The risk of post-tremor avalanches in Nepal is great to the point that NASA is dealing with mapping potential areas. A week ago, NASA declared that a group of global volunteers was working through satellite symbolism of the quake influenced territories in Nepal to recognize conceivable avalanche areas.
"Avalanches are a typical auxiliary risk activated by quakes or precipitation," said Dalia Kirschbaum, a remote detecting researcher at NASA's Goddard Space Flight Center and a pioneer of an avalanche mapping exertion. "Since avalanches can assemble and move so rapidly, they regularly cause more harm than individuals figure it out."
Researchers were utilizing sources, for example, Landsat satellites, the Earth Observing-1 satellite, the Advanced Spaceborne Thermal Emission and Reflection Radiometer (ASTER) instrument on the Terra satellite, the WorldView and GeoEye satellites worked by Digital Globe, and picture mosaics and topographic data available in Google Earth.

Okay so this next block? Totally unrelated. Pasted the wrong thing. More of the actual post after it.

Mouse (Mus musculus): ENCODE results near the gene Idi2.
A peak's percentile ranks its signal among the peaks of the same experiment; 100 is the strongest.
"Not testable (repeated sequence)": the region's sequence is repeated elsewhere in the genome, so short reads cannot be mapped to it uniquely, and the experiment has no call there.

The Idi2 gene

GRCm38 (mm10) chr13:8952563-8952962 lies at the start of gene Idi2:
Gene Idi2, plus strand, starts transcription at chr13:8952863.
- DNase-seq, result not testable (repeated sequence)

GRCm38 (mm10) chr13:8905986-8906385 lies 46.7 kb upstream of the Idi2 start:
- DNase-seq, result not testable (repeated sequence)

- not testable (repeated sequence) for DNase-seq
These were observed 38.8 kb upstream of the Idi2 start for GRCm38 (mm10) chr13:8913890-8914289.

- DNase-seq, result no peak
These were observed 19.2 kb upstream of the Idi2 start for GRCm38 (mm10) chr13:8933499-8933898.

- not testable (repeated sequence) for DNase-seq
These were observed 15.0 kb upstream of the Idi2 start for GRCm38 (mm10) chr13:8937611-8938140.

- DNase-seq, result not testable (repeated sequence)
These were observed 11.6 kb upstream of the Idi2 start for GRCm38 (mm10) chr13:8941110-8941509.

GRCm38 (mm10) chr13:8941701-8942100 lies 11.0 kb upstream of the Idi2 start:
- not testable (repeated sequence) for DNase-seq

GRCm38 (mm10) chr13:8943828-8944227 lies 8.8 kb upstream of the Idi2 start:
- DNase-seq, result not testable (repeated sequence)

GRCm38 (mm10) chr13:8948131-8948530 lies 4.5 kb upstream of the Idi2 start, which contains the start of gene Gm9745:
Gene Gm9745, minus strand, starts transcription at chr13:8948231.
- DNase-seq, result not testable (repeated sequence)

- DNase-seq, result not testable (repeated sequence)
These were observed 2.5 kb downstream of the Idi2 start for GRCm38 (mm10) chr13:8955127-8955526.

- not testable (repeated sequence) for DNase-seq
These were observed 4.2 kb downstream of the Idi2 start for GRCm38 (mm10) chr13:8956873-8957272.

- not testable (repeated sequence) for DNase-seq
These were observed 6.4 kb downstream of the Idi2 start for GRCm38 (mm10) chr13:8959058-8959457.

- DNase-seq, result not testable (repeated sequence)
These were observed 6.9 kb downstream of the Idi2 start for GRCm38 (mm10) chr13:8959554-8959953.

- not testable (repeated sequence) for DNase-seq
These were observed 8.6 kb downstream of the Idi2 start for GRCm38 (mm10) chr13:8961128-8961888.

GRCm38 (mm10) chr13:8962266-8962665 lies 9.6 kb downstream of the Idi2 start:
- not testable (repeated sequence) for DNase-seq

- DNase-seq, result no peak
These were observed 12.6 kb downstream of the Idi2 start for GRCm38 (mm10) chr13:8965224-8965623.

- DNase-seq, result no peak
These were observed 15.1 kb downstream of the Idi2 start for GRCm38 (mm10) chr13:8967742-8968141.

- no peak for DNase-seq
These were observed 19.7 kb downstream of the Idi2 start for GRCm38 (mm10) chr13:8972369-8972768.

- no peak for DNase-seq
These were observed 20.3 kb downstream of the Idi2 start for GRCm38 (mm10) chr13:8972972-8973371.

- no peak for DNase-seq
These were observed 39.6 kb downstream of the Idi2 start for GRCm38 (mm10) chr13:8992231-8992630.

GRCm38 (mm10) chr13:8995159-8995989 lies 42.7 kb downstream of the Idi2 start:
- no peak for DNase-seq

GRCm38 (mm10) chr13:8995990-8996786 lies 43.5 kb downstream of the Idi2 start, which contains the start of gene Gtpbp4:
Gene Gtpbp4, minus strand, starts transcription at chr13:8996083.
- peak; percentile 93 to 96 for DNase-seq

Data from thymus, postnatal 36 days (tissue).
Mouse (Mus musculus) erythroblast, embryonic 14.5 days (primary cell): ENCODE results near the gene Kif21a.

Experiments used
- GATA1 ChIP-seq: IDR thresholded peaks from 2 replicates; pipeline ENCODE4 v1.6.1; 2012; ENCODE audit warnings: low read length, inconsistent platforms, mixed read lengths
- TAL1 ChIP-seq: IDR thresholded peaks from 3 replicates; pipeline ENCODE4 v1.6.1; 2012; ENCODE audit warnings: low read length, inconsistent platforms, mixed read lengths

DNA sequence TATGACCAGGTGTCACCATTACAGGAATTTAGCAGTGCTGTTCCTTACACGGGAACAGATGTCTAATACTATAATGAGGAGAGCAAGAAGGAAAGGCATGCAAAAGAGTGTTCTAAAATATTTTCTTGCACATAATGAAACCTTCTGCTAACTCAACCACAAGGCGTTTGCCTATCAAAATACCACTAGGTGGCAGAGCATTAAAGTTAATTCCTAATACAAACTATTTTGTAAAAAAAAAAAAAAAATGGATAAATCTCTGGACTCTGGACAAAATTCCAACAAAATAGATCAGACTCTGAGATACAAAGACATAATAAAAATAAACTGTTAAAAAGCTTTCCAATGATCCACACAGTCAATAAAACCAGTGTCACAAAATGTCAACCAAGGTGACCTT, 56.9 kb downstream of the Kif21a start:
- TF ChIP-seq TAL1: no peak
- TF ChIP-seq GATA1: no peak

In their announcement, NASA said that mapping avalanches is particularly essential in view of the looming rainstorm season in Nepal where the most astounding number of avalanches happen. The group is giving data that Nepalese government, military, and experimental elements could use to settle on educated choices about departures and alleviation support.